John Wilkins

1614-1672

John Wilkins was born at Oxford in 1614, and educated in his early years under the care of a well-known dissenter, Mr. John Dod, who was his grandfather on the mother s side. He afterwards entered at Magdalen Hall, Oxford, and after taking his degree went abroad and became Chaplain to the Count Palatine. Joining the Parliamentary side when the Rebellion broke out, he was made Warden of Wadham in 1648, and Master of Trinity, Cambridge, in 1659, having in 1656 married Robina, sister of Oliver Cromwell, and widow of Peter French, Canon of Christ Church. On the Restoration, he was ejected from Trinity, but became Rector of St. Lawrence Jewry; and subsequently, through the help of a somewhat compromising patron, the Duke of Buckingham, he was promoted first to the Deanery of Ripon, and then to the Bishopric of Chester, in 1668. He died in 1672. His works were numerous. In 1638, there appeared "The Discovery of a New World: a Discourse to prove that

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there may be another habitable world in the Moon." A second part of this treats of "The Possibility of a Passage to the Moon." In 1640, appeared "A Discourse Concerning a new Planet: tending to prove that the Earth may be a Planet. Others of his works were "Mercury, or the Secret Messenger" (1641); "Mathematical Magic" (1684); "The Principles of Natural Religion" (printed after his death); and an "Essay towards a Real Character and Philosophical Language.' This last is a scheme for a universal language, and was written for, and published under the auspices of, the Royal Society, of which Wilkins was a devoted member.-CRAIK, HENRY, 1893, ed., English Prose, vol. II, p. 543.

PERSONAL

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Mr. Francis Potter knew him very well, and was wont to say that he was a very ingeniose man, and had a very mechanicall head. He was much for trying experiments, and his head ran much upon the perpetuall motion. He was no great read man; but one of much and deepe thinking, and of a working head; and a prudent man as well as ingeniose. He was one of Seth, lord bishop of Sarum's most intimate friends. He was a lustie, strong growne, well sett, broad shouldered person, cheerfull, and hospitable.-AUBREY, JOHN, 1669-96, Brief Lives, ed. Clark, vol. II, pp. 299, 301.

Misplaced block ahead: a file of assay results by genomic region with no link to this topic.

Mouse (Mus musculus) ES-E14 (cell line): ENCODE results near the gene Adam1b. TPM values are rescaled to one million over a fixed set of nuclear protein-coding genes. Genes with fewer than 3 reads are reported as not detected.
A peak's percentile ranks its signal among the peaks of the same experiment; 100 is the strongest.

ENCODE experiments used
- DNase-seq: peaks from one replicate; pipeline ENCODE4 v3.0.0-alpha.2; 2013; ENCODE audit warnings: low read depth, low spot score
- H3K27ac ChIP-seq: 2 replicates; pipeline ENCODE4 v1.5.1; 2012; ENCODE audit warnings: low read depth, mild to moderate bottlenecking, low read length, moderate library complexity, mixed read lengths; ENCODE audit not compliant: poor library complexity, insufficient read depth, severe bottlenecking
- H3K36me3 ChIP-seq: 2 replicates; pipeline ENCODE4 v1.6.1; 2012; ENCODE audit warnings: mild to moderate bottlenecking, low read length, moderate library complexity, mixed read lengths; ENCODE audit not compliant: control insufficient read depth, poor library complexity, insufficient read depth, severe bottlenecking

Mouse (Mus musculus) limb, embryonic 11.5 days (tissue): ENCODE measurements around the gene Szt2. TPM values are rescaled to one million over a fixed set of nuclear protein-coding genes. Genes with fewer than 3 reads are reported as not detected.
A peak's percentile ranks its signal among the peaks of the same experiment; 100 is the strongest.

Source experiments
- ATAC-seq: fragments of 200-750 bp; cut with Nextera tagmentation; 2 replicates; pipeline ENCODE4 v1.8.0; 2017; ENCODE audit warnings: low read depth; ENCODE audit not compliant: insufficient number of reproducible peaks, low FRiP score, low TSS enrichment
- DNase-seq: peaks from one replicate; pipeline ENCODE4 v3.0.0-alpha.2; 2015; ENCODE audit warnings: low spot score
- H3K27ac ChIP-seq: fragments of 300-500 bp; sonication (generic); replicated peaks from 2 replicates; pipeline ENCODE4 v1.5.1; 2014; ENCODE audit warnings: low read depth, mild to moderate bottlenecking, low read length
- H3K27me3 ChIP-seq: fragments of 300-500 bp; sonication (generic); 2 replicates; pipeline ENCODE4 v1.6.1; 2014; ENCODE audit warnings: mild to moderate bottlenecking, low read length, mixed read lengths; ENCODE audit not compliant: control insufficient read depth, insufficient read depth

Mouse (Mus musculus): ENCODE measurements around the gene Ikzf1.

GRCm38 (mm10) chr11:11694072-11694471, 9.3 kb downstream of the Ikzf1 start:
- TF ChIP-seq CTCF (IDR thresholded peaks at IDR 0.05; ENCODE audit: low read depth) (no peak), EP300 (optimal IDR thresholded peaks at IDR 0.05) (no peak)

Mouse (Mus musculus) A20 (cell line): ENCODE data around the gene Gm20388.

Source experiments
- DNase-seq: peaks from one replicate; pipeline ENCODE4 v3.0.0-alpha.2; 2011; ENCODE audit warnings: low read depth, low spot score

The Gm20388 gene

Almost all that was preserved and kept up, of ingenuity and good learning, of good order and government, in the University of Oxford, was chiefly owing to his prudent conduct and encouragement. -TILLOTSON, JOHN, 1675, Sermons Preached upon Several Occasions, Preface.

This Dr. Wilkins was a person endowed with rare gifts, he was a noted theologist and preacher, a curious critic in several. matters, an excellent mathematician and experimentist, and one as well seen in mechanisms and new philosophy (of which he was a great promoter) as any of his time.-WOOD, ANTHONY, 1691-1721, Athena Oxonienses, vol. 11, f. 506.

He was naturally ambitious, but was the wisest clerygman I ever knew. He was a lover of mankind, and had a delight in doing good.-BURNET, GILBERT, 1715-34, History of My Own Time.